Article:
When you use sustainable materials, you’re helping to keep these resources available for other companies that want to use them.

Sustainable food packaging options include:

  • Bags made from recycled plastic bottles 
  • Paperboard containers with less waste than traditional boxes and containers made of corrugated fiberboard that uses less paper than conventional cardboard boxes
  • Recycled glass jars with airtight lids instead of cans which create more carbon emissions when manufactured
  1. Manage Water Usage

Water is one of the most precious resources in the world, and one of the most important ingredients in food. The average restaurant uses 2 to 3 gallons of water per person per day. If you’re operating at a high-volume restaurant or catering business, that amount can increase dramatically, and that’s before you factor in equipment maintenance.

Fortunately, there are lots of ways to use water efficiently. First, ensure your kitchen and equipment are properly cleaned so that they don’t waste water during washing or cleaning cycles (this will also save you money on cleaning products).

Second, try using a water meter on each faucet: this will show exactly how much water is being used by each sink or dishwasher cycle so that staff members can adjust their habits accordingly. 

Finally, ensure all employees understand which areas need extra attention when it comes to saving water usage; the more everyone understands why we need to do this now more than ever before.

  1. Stop food waste.

As a food business, it is pretty easy to have staggering quantities of waste owing to various factors such as faulty supply chains and acquiring damaged food products. With how simple it is to waste food; it is shockingly simple to not waste it while saving your business money and energy.

One of the most effective ways to reduce food wastage is through recycling and compost.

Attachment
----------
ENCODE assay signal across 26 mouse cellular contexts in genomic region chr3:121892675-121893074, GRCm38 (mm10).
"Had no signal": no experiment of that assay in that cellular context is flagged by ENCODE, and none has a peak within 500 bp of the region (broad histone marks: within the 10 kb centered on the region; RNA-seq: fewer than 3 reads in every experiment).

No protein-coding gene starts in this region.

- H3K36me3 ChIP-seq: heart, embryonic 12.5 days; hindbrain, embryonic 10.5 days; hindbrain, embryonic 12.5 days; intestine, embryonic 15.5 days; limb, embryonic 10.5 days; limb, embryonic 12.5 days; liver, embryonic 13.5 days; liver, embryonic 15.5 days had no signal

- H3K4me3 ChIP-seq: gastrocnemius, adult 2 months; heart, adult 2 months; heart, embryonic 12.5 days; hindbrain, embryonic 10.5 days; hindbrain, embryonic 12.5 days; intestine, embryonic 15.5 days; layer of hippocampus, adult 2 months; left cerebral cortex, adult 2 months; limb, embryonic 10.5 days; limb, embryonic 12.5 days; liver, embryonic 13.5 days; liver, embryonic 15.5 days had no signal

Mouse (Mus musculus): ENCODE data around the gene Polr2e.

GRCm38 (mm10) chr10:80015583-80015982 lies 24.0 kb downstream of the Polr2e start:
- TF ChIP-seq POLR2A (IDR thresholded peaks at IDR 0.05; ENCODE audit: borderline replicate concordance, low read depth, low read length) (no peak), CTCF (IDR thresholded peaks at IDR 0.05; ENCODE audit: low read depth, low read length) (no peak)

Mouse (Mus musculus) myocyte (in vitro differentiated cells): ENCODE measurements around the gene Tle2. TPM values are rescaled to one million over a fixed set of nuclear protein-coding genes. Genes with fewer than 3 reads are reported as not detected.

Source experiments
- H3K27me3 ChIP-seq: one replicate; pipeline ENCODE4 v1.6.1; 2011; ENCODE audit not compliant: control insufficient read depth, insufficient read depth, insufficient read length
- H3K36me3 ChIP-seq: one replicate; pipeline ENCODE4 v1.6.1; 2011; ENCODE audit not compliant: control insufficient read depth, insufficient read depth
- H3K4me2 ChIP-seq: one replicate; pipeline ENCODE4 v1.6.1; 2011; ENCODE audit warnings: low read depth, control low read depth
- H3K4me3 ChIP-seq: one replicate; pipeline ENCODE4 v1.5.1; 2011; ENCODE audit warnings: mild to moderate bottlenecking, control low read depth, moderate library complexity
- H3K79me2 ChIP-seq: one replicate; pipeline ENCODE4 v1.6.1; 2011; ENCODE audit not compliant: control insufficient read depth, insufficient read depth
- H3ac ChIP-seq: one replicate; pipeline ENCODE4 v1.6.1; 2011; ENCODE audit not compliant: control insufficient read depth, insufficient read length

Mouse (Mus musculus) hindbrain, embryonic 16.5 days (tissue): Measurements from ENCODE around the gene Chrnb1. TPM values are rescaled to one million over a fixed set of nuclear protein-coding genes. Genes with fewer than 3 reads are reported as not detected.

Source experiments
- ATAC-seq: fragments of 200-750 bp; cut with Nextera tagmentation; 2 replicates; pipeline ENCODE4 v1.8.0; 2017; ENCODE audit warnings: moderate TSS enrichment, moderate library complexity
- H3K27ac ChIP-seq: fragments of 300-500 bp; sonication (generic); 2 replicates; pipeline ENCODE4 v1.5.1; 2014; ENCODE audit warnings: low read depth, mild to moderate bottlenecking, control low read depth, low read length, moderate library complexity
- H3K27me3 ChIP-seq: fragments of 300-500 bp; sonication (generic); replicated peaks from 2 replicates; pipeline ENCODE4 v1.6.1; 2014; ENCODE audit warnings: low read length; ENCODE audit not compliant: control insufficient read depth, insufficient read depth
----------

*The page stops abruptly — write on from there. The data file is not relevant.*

Recycling may be the more popular option for reducing waste, but composting is a great way to reduce the amount of waste your business generates. If you’re used to throwing away food scraps and other organic matter (like coffee grounds), try adding them to your compost pile. This simple step will surprise you how much trash can be diverted from landfills.

Composting can help improve soil quality by returning nutrients to the earth where plants need them most. It’s also a cost-effective way for businesses, and individuals, to save money on garbage disposal because it doesn’t require extra energy or fuel costs as incinerators do. 

Composting also gives you another way to reuse leftover food items by turning them into something new: nutrient-rich fertilizer for your garden or houseplants.

Conclusion

Hopefully, this article has given you food for thought. If you’re already working on sustainability in your business, congratulations! And if not, don’t worry; taking steps toward sustainability can often feel overwhelming and unfamiliar. 

The most important thing is to start somewhere and keep going forward with whatever works best for your business.

 

About the author /


Simon is a creative and passionate business leader dedicated to having fun in the pursuit of high performance and personal development. He is co-founder of Truthsayers Neurotech, the world's first Neurotech platform servicing the enterprise. Simon is also an Ambassador for Gloucestershire business. Simon is an Associate Member of the Chartered Institute of Professional Development and Associate Member of the Agile Business Consortium.